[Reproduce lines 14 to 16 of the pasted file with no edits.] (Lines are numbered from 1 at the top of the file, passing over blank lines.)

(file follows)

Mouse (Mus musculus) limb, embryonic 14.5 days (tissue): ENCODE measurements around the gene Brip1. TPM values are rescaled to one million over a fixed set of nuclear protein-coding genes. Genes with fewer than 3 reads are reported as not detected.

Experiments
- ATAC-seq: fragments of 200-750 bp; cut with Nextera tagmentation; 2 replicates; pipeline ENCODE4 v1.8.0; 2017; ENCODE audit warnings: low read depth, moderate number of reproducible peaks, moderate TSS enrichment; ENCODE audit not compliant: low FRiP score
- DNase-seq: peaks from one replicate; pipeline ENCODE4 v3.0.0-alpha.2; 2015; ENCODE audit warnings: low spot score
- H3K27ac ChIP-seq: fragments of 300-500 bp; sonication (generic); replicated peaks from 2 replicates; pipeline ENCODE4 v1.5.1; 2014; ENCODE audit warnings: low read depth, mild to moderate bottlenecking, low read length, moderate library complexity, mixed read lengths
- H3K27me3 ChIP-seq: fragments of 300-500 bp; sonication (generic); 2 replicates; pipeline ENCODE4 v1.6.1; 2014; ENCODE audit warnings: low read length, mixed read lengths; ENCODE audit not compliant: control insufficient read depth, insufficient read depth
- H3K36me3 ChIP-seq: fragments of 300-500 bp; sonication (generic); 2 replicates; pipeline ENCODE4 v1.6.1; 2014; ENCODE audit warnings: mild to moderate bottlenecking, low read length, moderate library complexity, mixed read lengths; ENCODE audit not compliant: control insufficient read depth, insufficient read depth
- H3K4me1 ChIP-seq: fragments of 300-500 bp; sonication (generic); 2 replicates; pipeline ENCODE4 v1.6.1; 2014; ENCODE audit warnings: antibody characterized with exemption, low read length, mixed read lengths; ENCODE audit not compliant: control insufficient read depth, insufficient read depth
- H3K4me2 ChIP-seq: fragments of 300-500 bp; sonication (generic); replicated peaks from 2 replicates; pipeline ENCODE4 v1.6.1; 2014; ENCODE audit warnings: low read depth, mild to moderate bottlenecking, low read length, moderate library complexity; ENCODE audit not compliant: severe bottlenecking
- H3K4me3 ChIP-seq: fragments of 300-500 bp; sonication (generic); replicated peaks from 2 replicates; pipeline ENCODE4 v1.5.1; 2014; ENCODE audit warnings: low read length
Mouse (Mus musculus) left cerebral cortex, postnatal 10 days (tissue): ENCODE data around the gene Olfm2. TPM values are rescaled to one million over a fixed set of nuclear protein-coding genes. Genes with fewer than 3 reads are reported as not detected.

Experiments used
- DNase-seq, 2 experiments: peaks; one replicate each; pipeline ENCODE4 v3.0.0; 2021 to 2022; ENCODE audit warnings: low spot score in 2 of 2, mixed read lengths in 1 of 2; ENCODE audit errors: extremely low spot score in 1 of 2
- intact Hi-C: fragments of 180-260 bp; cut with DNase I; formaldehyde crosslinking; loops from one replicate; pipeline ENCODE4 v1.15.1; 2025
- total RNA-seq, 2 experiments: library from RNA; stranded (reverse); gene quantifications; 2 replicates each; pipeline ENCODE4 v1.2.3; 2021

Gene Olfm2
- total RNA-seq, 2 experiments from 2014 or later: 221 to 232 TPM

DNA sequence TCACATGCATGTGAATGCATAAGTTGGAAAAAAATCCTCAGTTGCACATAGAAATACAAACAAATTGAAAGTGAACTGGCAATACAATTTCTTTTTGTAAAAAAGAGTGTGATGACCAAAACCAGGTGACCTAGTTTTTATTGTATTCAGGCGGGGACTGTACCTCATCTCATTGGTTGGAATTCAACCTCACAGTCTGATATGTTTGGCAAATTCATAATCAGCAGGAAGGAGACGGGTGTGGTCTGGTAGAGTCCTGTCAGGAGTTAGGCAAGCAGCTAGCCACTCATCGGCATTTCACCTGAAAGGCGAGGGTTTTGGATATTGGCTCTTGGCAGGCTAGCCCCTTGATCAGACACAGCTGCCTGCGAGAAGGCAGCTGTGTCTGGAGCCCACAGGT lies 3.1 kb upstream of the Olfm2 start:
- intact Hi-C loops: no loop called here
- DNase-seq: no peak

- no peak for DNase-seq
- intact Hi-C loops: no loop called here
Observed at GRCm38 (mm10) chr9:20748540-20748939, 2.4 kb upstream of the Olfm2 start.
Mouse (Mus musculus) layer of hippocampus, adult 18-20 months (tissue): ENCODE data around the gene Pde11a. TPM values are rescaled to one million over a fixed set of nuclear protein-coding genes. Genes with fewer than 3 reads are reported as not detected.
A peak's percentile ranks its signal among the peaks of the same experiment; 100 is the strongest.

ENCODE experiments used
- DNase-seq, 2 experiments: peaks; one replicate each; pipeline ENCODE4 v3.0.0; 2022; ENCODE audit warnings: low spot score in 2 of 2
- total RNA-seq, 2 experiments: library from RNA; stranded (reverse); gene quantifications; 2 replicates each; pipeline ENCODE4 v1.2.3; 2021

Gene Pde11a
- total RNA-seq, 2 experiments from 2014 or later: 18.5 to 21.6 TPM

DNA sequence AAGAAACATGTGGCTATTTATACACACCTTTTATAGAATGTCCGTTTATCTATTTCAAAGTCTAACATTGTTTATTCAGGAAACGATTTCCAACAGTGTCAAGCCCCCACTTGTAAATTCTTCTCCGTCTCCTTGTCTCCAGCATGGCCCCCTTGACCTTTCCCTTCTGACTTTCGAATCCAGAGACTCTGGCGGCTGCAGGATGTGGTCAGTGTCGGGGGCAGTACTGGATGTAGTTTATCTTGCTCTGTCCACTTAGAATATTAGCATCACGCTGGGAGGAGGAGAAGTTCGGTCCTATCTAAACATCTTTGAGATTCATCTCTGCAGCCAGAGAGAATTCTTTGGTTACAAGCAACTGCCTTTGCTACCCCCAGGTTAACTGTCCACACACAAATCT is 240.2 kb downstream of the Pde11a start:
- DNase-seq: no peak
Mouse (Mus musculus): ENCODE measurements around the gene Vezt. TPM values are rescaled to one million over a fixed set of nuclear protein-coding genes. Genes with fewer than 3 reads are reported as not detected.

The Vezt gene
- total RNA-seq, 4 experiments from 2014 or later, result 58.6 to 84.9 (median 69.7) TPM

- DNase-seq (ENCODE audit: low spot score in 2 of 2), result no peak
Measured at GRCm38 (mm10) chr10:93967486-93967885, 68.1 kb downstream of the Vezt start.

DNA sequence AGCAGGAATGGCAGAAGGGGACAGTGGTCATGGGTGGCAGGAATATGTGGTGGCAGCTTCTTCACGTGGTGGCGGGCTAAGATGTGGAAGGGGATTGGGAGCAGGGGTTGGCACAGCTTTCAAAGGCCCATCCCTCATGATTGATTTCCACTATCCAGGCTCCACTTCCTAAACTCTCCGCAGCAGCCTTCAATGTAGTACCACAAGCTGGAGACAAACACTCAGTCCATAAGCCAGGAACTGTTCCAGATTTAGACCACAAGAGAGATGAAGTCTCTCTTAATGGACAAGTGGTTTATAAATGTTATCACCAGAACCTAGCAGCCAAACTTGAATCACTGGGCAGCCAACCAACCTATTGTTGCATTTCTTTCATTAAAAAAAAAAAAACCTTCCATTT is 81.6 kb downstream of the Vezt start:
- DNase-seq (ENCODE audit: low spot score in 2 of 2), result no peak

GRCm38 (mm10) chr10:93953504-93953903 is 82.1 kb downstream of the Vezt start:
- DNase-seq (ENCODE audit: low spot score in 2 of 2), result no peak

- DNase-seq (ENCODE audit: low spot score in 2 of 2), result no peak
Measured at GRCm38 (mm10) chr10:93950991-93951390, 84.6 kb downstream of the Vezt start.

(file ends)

- intact Hi-C: fragments of 180-260 bp; cut with DNase I; formaldehyde crosslinking; loops from one replicate; pipeline ENCODE4 v1.15.1; 2025
- total RNA-seq, 2 experiments: library from RNA; stranded (reverse); gene quantifications; 2 replicates each; pipeline ENCODE4 v1.2.3; 2021

Gene Olfm2